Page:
President Biden on Friday made a forceful case for his $1.9 trillion Covid rescue package, arguing in a speech to the nation that another weak monthly jobs report demonstrates that the economy urgently needs support on the scale he’s proposing and that, while he wants to act in a bipartisan fashion, Republicans are “just not willing to go as far as I think we have to go.”
Biden said he’s ready to press ahead without GOP backing. “I’m going to act. I’m going to act fast. I’d like to be doing it with the support of Republicans,” he said. “I’ve told both Republicans and Democrats that’s my preference, to work together, but if I have to choose between getting help right now to Americans who are hurting so badly and getting bogged down in a lengthy negotiation or compromising on a bill that’s up to the crisis, that’s an easy choice. I’m going to help the American people who are hurting now.”
Biden and the White House have argued that their package is bipartisan even if congressional Republicans don’t support it, pointing to polling that shows broad backing among voters in both parties. Biden has said he’s willing to negotiate over who would be eligible for relief payments and how that eligibility will be phased out, but he bluntly asserted on Friday that he’s won’t discuss sending out a smaller dollar amount. “I’m not cutting the size of the checks,” he said. “They’re going to be $1,400, period. That’s what the American people were promised.”
Lessons of 2009: Republicans have criticized the Biden plan as too big and too poorly targeted. “It will not serve Americans to pile another huge mountain of debt on our grandkids for policies that even liberal economists say are poorly targeted to current needs,” Senate Minority Leader Mitch McConnell said Thursday.
Biden on Friday pushed back on claims that the U.S. can’t afford another massive Covid bill and on those GOP deficit warnings. “What Republicans have proposed is either to do nothing or not enough,” he said. “All of a sudden, many of them have rediscovered fiscal restraint and the concern for the deficits. But don’t kid yourself, this approach will come with a cost — more pain for more people for longer than has to be.”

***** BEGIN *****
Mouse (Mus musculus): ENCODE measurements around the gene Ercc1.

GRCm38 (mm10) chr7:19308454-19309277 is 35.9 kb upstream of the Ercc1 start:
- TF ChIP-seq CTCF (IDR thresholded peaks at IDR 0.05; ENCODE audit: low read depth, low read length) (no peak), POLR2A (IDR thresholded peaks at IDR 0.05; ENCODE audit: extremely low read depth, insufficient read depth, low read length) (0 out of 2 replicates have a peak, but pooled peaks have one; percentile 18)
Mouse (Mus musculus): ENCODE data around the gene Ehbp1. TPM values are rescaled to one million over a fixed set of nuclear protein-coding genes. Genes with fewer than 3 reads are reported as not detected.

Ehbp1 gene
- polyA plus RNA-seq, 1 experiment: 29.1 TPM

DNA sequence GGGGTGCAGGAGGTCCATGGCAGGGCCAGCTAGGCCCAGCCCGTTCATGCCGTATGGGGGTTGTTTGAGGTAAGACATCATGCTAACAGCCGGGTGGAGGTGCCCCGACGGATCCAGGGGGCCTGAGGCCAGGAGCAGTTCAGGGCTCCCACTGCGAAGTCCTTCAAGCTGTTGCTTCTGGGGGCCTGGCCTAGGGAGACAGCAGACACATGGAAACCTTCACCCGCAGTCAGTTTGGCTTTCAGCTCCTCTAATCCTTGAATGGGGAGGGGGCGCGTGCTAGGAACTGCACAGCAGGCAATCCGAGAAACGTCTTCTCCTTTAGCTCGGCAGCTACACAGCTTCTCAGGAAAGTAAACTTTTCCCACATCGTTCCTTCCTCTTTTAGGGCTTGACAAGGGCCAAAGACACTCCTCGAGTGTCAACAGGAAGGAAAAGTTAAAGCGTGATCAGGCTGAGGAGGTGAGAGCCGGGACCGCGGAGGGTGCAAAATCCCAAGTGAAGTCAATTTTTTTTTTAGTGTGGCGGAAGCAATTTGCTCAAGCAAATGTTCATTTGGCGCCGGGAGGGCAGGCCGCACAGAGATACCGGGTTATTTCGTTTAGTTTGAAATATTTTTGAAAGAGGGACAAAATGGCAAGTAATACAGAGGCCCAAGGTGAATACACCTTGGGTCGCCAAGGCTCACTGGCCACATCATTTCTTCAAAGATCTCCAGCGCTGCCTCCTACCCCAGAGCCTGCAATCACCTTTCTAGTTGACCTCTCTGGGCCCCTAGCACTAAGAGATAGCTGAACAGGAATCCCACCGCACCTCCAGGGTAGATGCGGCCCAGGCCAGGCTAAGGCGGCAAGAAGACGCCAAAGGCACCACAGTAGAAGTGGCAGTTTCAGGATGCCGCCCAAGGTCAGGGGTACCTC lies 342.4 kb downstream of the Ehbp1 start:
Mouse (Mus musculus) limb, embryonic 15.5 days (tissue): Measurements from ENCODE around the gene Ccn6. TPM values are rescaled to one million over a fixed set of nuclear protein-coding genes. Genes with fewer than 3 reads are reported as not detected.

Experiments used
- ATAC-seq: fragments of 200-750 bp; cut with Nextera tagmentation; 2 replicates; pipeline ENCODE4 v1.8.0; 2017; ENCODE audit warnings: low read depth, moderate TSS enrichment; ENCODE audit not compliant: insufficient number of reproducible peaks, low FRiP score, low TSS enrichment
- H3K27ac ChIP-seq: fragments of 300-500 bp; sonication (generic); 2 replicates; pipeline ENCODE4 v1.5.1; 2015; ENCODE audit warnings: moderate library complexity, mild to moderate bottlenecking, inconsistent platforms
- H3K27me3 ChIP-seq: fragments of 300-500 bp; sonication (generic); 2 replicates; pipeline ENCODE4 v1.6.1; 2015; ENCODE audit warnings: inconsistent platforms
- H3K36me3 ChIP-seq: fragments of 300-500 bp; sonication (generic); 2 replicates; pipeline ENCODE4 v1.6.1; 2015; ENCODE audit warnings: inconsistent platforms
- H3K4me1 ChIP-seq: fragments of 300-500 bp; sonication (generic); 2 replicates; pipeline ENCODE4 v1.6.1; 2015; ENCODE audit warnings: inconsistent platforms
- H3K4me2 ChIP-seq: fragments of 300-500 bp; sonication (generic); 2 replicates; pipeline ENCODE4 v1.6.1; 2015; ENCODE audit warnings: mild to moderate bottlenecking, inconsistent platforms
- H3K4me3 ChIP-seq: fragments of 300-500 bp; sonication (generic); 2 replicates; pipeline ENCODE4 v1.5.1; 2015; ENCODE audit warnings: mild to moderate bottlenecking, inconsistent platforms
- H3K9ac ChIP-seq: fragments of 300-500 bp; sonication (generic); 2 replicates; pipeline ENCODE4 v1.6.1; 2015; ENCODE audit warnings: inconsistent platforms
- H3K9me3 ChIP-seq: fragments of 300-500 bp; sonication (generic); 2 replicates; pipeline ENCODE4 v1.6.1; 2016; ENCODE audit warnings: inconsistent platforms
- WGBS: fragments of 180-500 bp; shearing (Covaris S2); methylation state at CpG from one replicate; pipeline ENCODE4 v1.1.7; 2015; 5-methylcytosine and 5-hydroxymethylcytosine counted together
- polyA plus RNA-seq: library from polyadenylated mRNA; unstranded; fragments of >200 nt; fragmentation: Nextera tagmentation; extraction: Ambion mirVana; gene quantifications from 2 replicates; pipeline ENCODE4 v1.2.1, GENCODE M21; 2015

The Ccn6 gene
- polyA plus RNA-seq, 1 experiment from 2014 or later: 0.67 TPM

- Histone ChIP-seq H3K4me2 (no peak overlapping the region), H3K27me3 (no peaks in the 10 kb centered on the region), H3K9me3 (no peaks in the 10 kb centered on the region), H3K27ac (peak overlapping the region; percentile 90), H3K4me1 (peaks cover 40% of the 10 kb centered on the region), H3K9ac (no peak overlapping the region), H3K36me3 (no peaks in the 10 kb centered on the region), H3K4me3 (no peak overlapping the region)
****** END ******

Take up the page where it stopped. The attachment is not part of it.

He argued that “a growing chorus of top economists — right , center, left” now say that the U.S. can afford to borrow and spend more in order to make productive investments to boost the economy. “The simple truth is, if we make these investments now, with interest rates at historic lows, we’ll generate more growth, higher incomes, a stronger economy, and our nation’s finances will be in a stronger position as well,” he said.
House and Senate pass budget plan: Following a 15-hour, all-night “vote-a-rama,” the Senate Friday morning — just after 5:30 a.m. — approved a budget resolution setting up the reconciliation process that would allow Democrats to pass a Covid relief plan without GOP votes. Vice President Kamala Harris cast the deciding vote to break a party-line 50-50 tie. The House then approved the amended Senate-passed resolution on Friday afternoon in a 219-209 vote largely along party lines.
Legislative committees will now get down to crafting the details of their Covid package and hash out intraparty differences (see more on those below), aiming to produce a result that can be approved by the narrow Democratic majority in the House and get the support of all 50 Senate Democrats.
The targeting of $1,400 relief checks remains one key area under discussion.
Another contentious issue, Biden’s proposed $15 minimum wage, appears likely to be left out of the final package due to Senate rules requiring that any reconciliation measure have an impact on the federal budget. That may help the rest of the package win approval from the likes of Sen. Joe Manchin (D-WV), who has expressed opposition to a $15 minimum wage.
House Speaker Nancy Pelosi (D-CA) said Friday that she hopes to pass the package and send it to the Senate within two weeks, ahead of a mid-March deadline when federal unemployment benefits are set to expire for millions of Americans. She added that Democrats still plan to pursue a “recovery” plan after passing this “rescue” bill. That next phase is expected to center around infrastructure spending and climate change — and to be even larger than the $1.9 trillion Covid bill.